Replace the Weak Links in the Food Chain

By Peter Chalk

Peter Chalk is a RAND policy analyst.

Agriculture and the food industry are key elements of the U.S. economic and social structure. Unfortunately, the sector remains highly vulnerable—both to deliberate and to accidental disruption—for several reasons. Critical considerations include the following:

  • Husbandry practices that have heightened the susceptibility of animals to disease. These practices, designed to increase the volume of meat production, include the routine use of antibiotics and growth stimulants in animal diets.

  • The existence of a large number of microbial agents that are lethal and highly contagious to animals. The bulk of these diseases are both environmentally hardy—able to exist for long periods of time in organic matter—and reasonably easy to acquire or produce. Vaccination is no panacea, because it poses risks to animals, and there are no vaccinations for some diseases.

  • The ease and rapidity with which infectious animal diseases can spread, owing to the extremely intensive and highly concentrated nature of U.S. farming. Models developed by the U.S. Department of Agriculture (USDA) suggest that foot and mouth disease, for example, could spread to as many as 25 states in as few as five days through the routine movement of animals from farm to market.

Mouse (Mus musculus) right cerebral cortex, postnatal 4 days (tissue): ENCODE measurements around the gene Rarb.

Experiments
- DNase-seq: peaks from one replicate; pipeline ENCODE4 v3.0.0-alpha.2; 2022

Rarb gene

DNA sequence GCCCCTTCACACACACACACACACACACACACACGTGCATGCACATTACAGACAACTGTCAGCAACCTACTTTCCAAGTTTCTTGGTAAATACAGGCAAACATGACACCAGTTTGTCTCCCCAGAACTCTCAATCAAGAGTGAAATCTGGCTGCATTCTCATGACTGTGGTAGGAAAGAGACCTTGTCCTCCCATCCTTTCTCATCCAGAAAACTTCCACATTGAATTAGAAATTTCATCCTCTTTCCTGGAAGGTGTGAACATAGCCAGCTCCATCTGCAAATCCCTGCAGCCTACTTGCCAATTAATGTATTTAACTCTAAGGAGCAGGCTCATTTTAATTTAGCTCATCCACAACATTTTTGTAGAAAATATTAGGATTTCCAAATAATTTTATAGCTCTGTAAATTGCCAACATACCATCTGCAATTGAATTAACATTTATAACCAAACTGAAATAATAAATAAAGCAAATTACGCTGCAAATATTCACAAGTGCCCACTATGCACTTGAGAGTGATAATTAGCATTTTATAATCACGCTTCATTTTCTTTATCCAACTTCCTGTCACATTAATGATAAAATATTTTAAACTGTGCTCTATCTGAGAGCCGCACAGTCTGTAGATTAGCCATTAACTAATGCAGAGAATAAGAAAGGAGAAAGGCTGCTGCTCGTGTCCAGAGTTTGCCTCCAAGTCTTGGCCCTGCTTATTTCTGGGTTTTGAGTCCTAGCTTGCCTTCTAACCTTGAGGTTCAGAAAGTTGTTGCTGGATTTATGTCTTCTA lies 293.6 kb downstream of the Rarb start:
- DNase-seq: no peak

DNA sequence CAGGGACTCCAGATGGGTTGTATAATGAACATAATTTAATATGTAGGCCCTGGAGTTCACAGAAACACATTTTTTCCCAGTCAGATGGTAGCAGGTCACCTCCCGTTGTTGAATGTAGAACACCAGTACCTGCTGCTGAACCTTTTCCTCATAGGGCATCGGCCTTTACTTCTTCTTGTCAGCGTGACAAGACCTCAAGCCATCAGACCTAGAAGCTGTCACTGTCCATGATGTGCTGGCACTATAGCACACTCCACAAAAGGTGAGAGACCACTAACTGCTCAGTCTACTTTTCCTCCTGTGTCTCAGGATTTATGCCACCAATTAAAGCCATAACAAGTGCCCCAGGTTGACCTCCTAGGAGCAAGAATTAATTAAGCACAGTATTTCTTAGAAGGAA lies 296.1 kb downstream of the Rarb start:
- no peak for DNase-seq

• The proliferation of food processing facilities that lack sufficient security and safety preparedness. Several thousand facilities exist nationwide, many of which are characterized by minimal biosecurity and surveillance, inadequate product recall procedures, and highly transient, unscreened workforces. These facilities represent ideal sites for the deliberate introduction of bacteria and toxins such as salmonella, E. coli, and botulin.

The specific consequences of a major agricultural or food-related disaster in the United States are difficult to predict and would vary with the type of outbreak. During a foot and mouth epidemic, for example, the country would suffer direct economic effects from the inability to export affected agricultural goods to most foreign markets until the outbreak was under control and also from limited travel and tourism in quarantine areas. Recent experience with such an epidemic in the United Kingdom has shown that agricultural and tourism markets can be disrupted for weeks and months.

More by luck than design, the United States has not experienced a major agricultural or food-related disaster in recent memory. As a result, there is little real appreciation for either the threat or the potential consequences. The federal government has yet to allocate the resources necessary to develop an integrated and comprehensive emergency preparedness plan capable of responding to this kind of disaster. Meanwhile, biosecurity and surveillance at many of the country's food processing and rendering plants remain inadequate, with most plants lacking viable product recall and trace-back plans.

If a terrorist were to succeed in disrupting the national food supply, the United States would quickly discern the many ways in which it is unprepared to respond. Specific weaknesses include

  • an emergency management program designed to deal with only one or two localized animal disease outbreaks at a time